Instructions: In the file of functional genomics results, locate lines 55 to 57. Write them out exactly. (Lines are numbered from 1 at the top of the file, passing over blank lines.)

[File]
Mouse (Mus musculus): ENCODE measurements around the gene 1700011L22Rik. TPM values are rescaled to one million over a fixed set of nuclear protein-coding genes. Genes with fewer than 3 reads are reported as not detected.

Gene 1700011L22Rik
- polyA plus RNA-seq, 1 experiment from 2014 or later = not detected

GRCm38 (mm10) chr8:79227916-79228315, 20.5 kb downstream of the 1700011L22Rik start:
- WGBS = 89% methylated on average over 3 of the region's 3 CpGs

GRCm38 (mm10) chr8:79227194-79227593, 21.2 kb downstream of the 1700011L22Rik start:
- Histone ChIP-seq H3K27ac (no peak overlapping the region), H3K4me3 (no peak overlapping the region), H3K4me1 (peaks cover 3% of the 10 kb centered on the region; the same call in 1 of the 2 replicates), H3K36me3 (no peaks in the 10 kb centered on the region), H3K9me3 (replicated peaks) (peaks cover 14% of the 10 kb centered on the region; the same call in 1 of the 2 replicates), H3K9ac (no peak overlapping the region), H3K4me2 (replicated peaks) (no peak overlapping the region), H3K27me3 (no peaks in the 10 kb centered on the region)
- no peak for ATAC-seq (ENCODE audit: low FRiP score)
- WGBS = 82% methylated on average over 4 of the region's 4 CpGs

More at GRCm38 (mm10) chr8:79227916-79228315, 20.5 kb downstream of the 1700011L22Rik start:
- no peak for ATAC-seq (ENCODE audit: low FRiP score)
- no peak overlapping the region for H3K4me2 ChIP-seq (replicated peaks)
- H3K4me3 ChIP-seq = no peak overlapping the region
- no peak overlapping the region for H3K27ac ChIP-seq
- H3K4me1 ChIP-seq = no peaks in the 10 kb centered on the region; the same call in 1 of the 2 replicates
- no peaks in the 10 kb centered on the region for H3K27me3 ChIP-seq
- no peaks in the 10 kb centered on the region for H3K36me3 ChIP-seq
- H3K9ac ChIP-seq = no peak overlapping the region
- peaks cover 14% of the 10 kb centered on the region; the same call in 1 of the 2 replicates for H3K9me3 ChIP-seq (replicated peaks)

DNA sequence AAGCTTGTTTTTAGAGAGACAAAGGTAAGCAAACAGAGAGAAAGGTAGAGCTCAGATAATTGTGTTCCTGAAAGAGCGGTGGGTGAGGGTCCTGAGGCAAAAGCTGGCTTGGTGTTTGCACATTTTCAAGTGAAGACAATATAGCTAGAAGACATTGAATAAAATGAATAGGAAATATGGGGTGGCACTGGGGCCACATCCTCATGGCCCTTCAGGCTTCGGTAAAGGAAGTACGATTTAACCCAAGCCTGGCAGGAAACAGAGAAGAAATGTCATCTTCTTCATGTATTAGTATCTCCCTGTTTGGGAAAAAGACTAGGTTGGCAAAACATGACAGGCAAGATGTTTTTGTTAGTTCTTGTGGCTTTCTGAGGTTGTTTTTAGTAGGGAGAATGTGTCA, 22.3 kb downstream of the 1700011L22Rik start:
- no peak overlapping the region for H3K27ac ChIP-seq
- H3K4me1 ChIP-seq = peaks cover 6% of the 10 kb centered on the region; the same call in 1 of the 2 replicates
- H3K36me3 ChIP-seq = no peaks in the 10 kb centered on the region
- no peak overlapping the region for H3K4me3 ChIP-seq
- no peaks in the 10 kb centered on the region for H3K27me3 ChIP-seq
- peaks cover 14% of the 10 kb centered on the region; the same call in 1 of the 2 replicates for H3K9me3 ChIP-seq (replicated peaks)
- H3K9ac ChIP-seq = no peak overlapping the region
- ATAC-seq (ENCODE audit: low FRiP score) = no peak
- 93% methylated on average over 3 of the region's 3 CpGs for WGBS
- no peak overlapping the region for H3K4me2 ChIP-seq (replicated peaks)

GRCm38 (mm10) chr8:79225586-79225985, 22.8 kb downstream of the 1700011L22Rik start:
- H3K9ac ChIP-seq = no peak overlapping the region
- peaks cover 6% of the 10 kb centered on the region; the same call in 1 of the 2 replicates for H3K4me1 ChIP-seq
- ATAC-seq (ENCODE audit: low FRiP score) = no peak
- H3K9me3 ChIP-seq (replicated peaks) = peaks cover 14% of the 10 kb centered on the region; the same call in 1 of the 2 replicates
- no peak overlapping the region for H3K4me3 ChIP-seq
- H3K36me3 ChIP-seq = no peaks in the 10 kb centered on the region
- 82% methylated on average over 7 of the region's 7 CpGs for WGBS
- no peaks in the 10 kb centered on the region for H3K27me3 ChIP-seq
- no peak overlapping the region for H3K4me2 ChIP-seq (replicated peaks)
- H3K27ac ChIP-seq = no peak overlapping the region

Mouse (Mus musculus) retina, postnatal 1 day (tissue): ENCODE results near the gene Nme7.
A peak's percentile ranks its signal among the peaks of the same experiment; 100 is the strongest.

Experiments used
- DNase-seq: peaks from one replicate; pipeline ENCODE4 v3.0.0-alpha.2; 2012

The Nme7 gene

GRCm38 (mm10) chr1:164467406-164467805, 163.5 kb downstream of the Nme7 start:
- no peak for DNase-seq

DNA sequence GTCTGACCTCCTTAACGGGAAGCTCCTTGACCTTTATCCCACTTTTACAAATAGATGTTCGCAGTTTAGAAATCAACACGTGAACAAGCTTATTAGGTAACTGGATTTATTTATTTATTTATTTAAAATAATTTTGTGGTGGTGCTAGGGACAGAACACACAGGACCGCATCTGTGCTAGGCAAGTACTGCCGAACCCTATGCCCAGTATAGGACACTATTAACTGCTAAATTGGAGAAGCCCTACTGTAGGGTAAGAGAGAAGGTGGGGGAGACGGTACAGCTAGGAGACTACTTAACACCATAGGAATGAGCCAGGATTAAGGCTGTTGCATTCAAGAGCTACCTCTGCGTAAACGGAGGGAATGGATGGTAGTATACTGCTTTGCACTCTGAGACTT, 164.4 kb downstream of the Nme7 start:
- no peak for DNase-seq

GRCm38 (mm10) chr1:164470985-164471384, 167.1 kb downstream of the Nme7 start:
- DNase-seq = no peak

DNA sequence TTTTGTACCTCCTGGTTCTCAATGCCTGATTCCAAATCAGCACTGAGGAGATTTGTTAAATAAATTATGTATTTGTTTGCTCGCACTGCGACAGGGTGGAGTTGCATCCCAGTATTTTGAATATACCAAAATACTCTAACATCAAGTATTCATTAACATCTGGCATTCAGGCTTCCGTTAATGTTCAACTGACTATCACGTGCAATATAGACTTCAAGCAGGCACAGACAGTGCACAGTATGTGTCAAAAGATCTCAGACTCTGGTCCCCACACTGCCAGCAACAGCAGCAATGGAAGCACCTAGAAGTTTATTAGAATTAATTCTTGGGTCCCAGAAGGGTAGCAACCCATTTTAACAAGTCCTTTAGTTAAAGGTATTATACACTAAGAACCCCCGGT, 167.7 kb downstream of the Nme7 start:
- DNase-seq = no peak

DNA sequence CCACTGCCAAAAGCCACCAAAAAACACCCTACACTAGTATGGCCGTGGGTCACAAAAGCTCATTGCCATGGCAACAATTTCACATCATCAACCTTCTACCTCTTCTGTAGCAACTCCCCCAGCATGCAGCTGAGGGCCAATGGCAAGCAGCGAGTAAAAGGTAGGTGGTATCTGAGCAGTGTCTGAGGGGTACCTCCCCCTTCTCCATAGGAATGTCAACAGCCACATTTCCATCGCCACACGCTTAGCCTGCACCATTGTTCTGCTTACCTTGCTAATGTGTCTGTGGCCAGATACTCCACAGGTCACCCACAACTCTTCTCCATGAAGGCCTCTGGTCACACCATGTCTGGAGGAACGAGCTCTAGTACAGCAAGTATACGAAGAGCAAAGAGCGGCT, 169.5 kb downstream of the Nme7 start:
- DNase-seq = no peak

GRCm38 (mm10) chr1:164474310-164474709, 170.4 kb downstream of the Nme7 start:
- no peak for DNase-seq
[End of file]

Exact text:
DNA sequence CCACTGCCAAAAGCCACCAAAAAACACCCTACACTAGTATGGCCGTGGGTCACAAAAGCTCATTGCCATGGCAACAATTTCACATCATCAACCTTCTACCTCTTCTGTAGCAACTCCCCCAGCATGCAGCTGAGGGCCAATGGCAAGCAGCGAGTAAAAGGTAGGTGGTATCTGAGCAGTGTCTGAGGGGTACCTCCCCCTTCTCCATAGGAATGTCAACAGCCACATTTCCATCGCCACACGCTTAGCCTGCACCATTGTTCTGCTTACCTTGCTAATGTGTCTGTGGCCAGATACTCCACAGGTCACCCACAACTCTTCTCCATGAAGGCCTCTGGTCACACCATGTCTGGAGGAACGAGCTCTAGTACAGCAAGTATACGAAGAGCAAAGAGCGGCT, 169.5 kb downstream of the Nme7 start:
- DNase-seq = no peak

GRCm38 (mm10) chr1:164474310-164474709, 170.4 kb downstream of the Nme7 start: